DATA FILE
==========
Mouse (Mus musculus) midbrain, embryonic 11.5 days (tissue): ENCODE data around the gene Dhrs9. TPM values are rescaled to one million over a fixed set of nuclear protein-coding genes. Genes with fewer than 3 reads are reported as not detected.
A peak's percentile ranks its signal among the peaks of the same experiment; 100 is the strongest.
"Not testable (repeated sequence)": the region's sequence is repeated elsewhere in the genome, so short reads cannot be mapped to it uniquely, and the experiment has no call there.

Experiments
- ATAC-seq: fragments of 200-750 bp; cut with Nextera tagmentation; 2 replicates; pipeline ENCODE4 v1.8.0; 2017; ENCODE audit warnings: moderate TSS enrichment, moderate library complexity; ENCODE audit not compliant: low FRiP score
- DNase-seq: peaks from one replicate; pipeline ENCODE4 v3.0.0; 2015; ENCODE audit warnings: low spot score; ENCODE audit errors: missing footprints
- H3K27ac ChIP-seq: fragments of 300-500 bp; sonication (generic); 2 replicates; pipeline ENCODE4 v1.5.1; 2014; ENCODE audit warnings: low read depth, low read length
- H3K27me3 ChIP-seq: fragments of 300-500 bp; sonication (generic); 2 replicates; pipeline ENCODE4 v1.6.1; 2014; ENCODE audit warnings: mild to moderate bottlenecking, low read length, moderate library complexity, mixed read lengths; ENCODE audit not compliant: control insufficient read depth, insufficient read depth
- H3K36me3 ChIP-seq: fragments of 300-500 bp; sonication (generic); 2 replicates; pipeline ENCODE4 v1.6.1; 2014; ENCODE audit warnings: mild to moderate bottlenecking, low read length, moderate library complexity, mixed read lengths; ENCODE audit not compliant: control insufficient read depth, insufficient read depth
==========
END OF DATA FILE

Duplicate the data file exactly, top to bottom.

Mouse (Mus musculus) midbrain, embryonic 11.5 days (tissue): ENCODE data around the gene Dhrs9. TPM values are rescaled to one million over a fixed set of nuclear protein-coding genes. Genes with fewer than 3 reads are reported as not detected.
A peak's percentile ranks its signal among the peaks of the same experiment; 100 is the strongest.
"Not testable (repeated sequence)": the region's sequence is repeated elsewhere in the genome, so short reads cannot be mapped to it uniquely, and the experiment has no call there.

Experiments
- ATAC-seq: fragments of 200-750 bp; cut with Nextera tagmentation; 2 replicates; pipeline ENCODE4 v1.8.0; 2017; ENCODE audit warnings: moderate TSS enrichment, moderate library complexity; ENCODE audit not compliant: low FRiP score
- DNase-seq: peaks from one replicate; pipeline ENCODE4 v3.0.0; 2015; ENCODE audit warnings: low spot score; ENCODE audit errors: missing footprints
- H3K27ac ChIP-seq: fragments of 300-500 bp; sonication (generic); 2 replicates; pipeline ENCODE4 v1.5.1; 2014; ENCODE audit warnings: low read depth, low read length
- H3K27me3 ChIP-seq: fragments of 300-500 bp; sonication (generic); 2 replicates; pipeline ENCODE4 v1.6.1; 2014; ENCODE audit warnings: mild to moderate bottlenecking, low read length, moderate library complexity, mixed read lengths; ENCODE audit not compliant: control insufficient read depth, insufficient read depth
- H3K36me3 ChIP-seq: fragments of 300-500 bp; sonication (generic); 2 replicates; pipeline ENCODE4 v1.6.1; 2014; ENCODE audit warnings: mild to moderate bottlenecking, low read length, moderate library complexity, mixed read lengths; ENCODE audit not compliant: control insufficient read depth, insufficient read depth